Lucy Cavendish College, Cambridge
|Colleges of the University of Cambridge
Lucy Cavendish College
|Named after||Lucy Cavendish|
|Admission||Women aged 21 or over|
|President||Professor Janet Todd|
|Location||Lady Margaret Road|
|Student Union website|
|Boat Club website|
The college was founded in 1965 by women researchers and lecturers of the University of Cambridge who felt that women were not thoroughly represented within the university. It was originally known as the Lucy Cavendish Collegiate Society. It moved to its current site in 1970, was granted consent to call itself "Lucy Cavendish College" in 1986, and gained the status of a full college of the university by Royal Charter in 1997.
The origins of Lucy Cavendish College are traceable to "The Dining Group" which sought to provide the stimulation of high table conversation to its members who were not Fellows of Colleges. At the time there were only two women's colleges in Cambridge, Girton and Newnham, and these were not enough to accommodate the large numbers of women recruited to teach and provide academically based services.
The first president of Lucy Cavendish College, from 1965 to 1970, was Anna McClean Bidder, one of the founding members of "The Dining Group" and a zoologist specializing in cephalopod digestion; this accounts for the presence of the nautilus shell in the college crest.
The current and 7th President of Lucy Cavendish is Professor Janet Todd, internationally renowned scholar of early women writers, who took up the post in 2008.
Buildings and grounds 
For the first few years of the College's existence it occupied rooms in Silver Street and then Northampton Street until it moved to its current site in 1970 on the corner of Madingley Road and Lady Margaret Road, near Westminster College and St John's College, which provided some of the land.
The majority of the buildings, including Warburton Hall and the Library were completed in the 1990s.
In 1991 the college bought Balliol Croft, a neighbouring house to its grounds and former home of the economist Alfred Marshall and his wife Mary Paley Marshall, with whom he wrote his first economics textbook. The building was renamed Marshall House in his honour and used for student accommodation until 2001 when it was converted back to its original layout and used as the President's Lodge.
Student body 
Lucy Cavendish has one of the most diverse student bodies in the University community. It has approximately 350 students divided equally between Undergraduates and Graduates. The college web site states that "Students from every corner of the UK mix with students from around the world. Students with ‘Access’ qualifications interact with students who have studied for A-levels and the International Baccalaureate. Former bankers, singers, journalists and police officers mix with recent graduates of universities from around the world. Women come at any age to study any subject offered by the University."
Following the 2007 announcement that Oxford University's last remaining women-only college, St Hilda's, would admit men, Cambridge is the only university in the United Kingdom where colleges have admissions policies that discriminate on the basis of gender. Lucy Cavendish is the most notable example of these as it not only bars male students but male staff are also not eligible to become fellows of the college.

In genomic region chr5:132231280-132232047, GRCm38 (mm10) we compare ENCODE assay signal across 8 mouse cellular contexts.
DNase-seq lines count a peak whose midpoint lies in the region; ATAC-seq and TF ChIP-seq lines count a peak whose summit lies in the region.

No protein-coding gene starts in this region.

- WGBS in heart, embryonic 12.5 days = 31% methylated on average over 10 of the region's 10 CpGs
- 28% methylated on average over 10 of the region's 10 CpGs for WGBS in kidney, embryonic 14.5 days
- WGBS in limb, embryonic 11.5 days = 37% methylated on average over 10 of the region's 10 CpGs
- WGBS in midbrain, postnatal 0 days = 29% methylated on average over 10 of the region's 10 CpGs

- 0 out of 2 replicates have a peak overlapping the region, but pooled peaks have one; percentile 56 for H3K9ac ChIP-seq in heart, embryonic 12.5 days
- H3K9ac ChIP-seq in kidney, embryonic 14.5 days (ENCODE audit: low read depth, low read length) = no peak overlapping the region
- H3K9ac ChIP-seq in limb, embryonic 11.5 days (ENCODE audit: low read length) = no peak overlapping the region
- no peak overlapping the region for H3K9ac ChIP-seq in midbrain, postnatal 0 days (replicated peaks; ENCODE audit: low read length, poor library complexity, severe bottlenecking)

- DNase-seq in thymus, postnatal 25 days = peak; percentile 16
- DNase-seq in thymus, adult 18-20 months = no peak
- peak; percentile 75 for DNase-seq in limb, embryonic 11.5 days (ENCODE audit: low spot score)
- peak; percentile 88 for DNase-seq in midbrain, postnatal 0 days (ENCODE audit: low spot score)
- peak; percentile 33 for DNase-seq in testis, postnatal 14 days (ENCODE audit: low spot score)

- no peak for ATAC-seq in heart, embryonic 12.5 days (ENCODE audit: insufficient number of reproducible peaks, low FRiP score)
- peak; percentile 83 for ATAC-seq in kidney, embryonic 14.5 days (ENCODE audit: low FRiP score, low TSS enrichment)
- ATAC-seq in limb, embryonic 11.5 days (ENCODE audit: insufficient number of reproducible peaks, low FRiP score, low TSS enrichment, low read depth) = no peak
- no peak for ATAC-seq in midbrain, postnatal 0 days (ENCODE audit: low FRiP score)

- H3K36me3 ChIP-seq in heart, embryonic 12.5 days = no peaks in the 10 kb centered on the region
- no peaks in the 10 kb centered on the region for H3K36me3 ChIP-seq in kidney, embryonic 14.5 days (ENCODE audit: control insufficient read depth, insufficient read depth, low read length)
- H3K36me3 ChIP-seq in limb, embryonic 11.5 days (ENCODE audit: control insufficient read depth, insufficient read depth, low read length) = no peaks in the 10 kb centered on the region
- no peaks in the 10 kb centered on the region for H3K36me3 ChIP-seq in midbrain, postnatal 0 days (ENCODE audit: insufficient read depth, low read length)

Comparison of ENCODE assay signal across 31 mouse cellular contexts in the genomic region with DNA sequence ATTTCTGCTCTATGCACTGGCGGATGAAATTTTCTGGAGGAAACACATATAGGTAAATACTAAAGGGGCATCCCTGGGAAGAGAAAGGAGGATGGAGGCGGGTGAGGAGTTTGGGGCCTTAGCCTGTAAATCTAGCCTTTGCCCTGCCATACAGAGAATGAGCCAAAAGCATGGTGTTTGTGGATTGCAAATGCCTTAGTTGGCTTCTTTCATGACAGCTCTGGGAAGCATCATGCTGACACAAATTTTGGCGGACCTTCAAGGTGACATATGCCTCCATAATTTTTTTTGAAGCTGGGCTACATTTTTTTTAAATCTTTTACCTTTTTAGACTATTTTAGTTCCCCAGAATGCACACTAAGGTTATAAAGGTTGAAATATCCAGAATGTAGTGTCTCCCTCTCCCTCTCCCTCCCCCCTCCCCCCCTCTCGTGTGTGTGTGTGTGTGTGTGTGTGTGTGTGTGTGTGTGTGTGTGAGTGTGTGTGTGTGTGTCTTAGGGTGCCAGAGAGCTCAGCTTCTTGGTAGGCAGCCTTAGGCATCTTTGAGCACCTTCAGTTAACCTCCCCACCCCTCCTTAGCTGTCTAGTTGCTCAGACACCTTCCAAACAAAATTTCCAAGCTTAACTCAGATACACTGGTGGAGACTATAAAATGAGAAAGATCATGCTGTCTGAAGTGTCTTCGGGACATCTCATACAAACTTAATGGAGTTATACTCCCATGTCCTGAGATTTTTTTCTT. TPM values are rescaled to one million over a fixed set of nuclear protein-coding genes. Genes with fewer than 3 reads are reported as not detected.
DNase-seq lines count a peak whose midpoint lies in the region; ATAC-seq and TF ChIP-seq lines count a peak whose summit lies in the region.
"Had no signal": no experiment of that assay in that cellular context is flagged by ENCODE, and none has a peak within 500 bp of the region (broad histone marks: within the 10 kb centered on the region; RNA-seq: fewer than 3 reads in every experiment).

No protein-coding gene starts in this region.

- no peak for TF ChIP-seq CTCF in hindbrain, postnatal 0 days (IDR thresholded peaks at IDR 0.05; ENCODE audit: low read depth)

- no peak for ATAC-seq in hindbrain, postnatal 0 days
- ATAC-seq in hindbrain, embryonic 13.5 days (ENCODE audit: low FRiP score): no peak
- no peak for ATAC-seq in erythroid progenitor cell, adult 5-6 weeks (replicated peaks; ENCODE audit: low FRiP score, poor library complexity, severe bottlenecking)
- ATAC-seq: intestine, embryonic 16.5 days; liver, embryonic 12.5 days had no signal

Some notable alumnae 
- Noeleen Heyzer, Executive Director of the United Nations Development Fund for Women (UNIFEM)
- Marcia Schofield, Keyboardist, The Fall
- Cate Muther, founder of the Women's Technology Cluster
- Elizabeth Speller, Author of Sunlight on the Garden: a family in love, war and madness; The Return of Captain John Emmett
- Louise Foxcroft, Author of The Making of Addiction: The 'use and abuse' of opium in nineteenth-century Britain; Hot Flushes, Cold Science: A History of the Modern Menopause
- Elena Ambrosiadou, Entrepreneur, Hedge-Fund Specialist, and Financier
- Caron Freeborn, Author
- Margrit Fauland-Blackburn, Editor of The Drawbridge
- Pauline Dawes, Managing Director of SOMI Trailers
- Shevaun Wilder, Theatre Producer
Honorary Fellows 
- Prof. Carol Black
- Prof. E. Margaret Burbridge
- Dame Judi Dench
- Lady Grantchester
- Judith Hanratty
- Dame Pauline Harris
- Mrs Phyllis Hetzel
- HM Queen Margrethe of Denmark
- Dr Barbara Oldham
- Baroness Perry of Southwark
- Prof. Alison Richard
- Dame Cath Tizard
- Mrs Claire Tomalin
- Baroness Trumpington of Sandwich
- Anna Ford
- Mrs Anne Elizabeth Cook
- Dame Stella Rimington
- Dr Cynthia Glassman
- P.D. James
- Sandi Toksvig
- "Statutes for Lucy Cavendish College in the University of Cambridge". 1997. Retrieved 1 March 2012.
- Renfrew, Jane M. "Who was Lucy Cavendish?". Rooms of Our Own - Lucy Cavendish College. Retrieved 1 March 2012.
- "Papers of the Dining Group 1951-1966".
- Warburton, Anne (9 October 2001). "Anna Bidder obituary". London: The Independent.
- "The Lucy Cavendish College Shield of Arms". Retrieved 24 February 2012.
- "Women of Cambridge". Admin.cam.ac.uk. 2008-06-05. Retrieved 2011-03-26.
- "Lucy Cavendish College Site and Buildings". Lucy Cavendish College.
- "Cambridge 2000 - Lucy Cavendish College: Madingley Road: Marshall House (Balliol Croft)".
- "Lucy Cavendish College Information". Lucy Cavendish College.
- "Single-sex colleges: a dying breed?". HERO. June 2007. Archived from the original on 2008-06-12. Retrieved 2009-04-20.
- Martin, Nicole (8 June 2006). "St Hilda's to end 113-year ban on male students". The Daily Telegraph (London). Retrieved 11 May 2010.
- [dead link]
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